ADP forum examines ‘Politics as Entertainment’

ADP at RIC forum panelists include, from left, Mark Patinkin, Tim Staskiewicz, Dan McGowan, Gene Valicenti (moderator), Scott MacKay and Vincent "Buddy" Cianci.
When U.S. Senate hopeful Elizabeth Warren of Massachusetts said she didn’t take off her clothes to earn money to help pay for college – a swipe at incumbent Sen. Scott Brown who had done so in a magazine – Brown’s simple response, “Thank God,” went media viral.

Though their mini spat wasn’t about a jobs bill or raising the debt ceiling, it was an entertaining (to some) item that was easy to understand and instantly accessible in the interconnected media.

And it was also lead-story material, according to Gene Valicenti, longtime NBC 10 anchor, who said it merited that status because people would pay attention to it.

Valicenti served as moderator of “Politics as Entertainment – Where Should the Media Draw the Line?” an American Democracy Project at RIC forum held in the college’s Alger Hall on Oct. 13.

Photo gallery

Tim Staskiewicz

Vincent "Buddy" Cianci
Forum panelist Tim Staskiewicz, digital content director for CBS Radio in Boston – including WZLX, the classic rock station where Brown made his comment – noted that Brown’s “Thank God,” uttered at 8:45 a.m., went worldwide by dinnertime in the digital age.

Consumers of news have changed, preferring “instant gratification,” such as Twitter and other new social media, according to Vincent “Buddy” Cianci, former Providence mayor and current radio talk show host.

“Be witty, fast moving, a little controversial,” said Cianci, because that’s what people like. “It’s easy to be funny; it’s hard to be a good thinker.”

Dan McGowan, editor of, said, “The traditional water cooler has changed,” with discourse now taking place online.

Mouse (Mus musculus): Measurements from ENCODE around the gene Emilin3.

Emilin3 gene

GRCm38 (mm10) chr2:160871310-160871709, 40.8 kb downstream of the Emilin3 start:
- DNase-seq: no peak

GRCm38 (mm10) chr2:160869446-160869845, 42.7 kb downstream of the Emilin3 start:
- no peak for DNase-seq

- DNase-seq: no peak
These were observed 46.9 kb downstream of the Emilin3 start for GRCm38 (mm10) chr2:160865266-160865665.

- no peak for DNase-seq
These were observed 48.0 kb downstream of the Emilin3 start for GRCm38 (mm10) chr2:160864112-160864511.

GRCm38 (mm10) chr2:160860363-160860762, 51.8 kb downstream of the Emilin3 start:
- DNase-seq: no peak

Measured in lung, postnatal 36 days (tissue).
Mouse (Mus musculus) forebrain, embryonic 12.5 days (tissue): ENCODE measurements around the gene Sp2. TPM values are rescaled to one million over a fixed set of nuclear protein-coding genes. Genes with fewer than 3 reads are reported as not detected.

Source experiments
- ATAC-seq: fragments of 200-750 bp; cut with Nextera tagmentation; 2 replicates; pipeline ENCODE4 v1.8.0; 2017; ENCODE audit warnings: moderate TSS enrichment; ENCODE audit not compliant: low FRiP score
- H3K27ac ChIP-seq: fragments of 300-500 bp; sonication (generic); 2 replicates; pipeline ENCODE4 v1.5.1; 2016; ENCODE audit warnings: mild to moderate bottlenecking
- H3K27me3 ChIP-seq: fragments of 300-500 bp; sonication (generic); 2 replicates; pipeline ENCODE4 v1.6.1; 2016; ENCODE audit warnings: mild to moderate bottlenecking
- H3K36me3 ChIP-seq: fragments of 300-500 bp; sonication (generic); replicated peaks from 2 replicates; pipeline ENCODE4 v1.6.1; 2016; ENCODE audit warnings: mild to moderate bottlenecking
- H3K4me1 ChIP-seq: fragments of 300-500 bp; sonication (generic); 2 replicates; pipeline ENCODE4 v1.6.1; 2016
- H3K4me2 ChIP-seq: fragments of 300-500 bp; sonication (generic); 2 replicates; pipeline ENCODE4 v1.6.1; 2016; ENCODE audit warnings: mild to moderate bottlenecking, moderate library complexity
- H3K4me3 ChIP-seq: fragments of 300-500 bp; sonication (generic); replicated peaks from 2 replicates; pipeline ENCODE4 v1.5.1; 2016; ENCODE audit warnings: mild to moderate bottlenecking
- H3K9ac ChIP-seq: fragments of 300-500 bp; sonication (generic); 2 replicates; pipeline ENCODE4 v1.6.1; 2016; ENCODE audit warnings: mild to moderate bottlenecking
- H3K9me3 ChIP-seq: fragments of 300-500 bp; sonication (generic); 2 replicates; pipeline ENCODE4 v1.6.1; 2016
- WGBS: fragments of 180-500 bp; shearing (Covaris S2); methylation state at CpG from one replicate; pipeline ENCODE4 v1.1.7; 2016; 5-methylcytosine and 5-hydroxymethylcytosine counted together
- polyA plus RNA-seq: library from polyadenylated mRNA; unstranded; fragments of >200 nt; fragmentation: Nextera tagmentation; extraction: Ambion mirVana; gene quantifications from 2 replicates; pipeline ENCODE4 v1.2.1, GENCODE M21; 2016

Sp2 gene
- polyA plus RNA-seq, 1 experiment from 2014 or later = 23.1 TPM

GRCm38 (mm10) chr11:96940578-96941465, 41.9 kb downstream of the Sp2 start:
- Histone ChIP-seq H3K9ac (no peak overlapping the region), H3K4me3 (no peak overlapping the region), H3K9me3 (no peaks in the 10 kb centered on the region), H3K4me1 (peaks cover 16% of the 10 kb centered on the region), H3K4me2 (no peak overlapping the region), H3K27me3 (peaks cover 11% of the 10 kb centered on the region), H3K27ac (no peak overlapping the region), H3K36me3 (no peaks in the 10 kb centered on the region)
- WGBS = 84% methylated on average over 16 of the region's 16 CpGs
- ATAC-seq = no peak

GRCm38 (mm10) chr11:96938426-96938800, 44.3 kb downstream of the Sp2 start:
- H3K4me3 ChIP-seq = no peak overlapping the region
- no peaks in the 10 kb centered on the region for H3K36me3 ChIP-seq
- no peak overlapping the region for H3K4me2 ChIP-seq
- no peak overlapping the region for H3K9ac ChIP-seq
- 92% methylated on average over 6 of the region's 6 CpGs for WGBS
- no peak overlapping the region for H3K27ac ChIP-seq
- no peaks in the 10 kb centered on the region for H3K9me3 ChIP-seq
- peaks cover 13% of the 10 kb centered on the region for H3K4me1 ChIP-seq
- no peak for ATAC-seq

McGowan believes, however, that veteran newspapers such as the Providence Journal still have value, noting that the front page of the paper can dictate the news cycle.

Providence Journal columnist Mark Patinkin noted that his paper has in recent years lost half of its circulation, has half as much content and takes in half the revenue it once did.

Mark Patinkin

Gene Valicenti
But the publication, he said, is “making a bet” that there is still a place in the media for serious journalism, what he described as “in-depth, double-check, triple-check” journalism.

“I think we live in a multi-platform world,” said Scott MacKay, WRNI political analyst and a former political reporter for the Providence Journal.

Technology “underpins” a lot of the changes in media, he said, adding that one night in September of 1960 changed the way we cover politics – the televised Kennedy-Nixon presidential debate.

A poll of radio listeners to the debate showed that Nixon had narrowly won the debate, but a poll of those who watched the debate had Kennedy winning 2-1.

MacKay descibed it as the "triumph of the visual."

MacKay explained that public radio (his station is an NPR affiliate) is more like what the mainstream papers do, what he termed the “culture of verification.”

He said that radio has survived the onslaught of new media, noting that WRNI has actually added people to its staff and now has a stronger broadcast signal.

Scott MacKay

Dan McGowan
Whatever the platform – digital or print, social or mainstream media – and however the media evolves, the subject of the story will always be important in determining whether or not it gains attention.

Just as crucial as the subject, however, is the way the story is delivered, according to the panelists.

“You can’t divorce what you’re saying from how you say it,” MacKay said.

“Whatever you pursue, make sure that the message is delivered in a compelling way,” Patinkin said. People are ready to turn the page or switch the station if you don’t keep them interested, he added.

Staskiewicz said that content delivered by the media is dependent on its audience. “The change isn’t going to come from the media…it’s going to come from you guys,” he said to the approximately 125 people in the audience. “People want to watch ‘Jersey Shore,’ that’s what they get.

“You can read a wider array of news and opinion than any other previous generation,” MacKay said to the audience of mostly RIC students. “Look in the mirror. It’s (your) responsibility to go out and find good news sources.”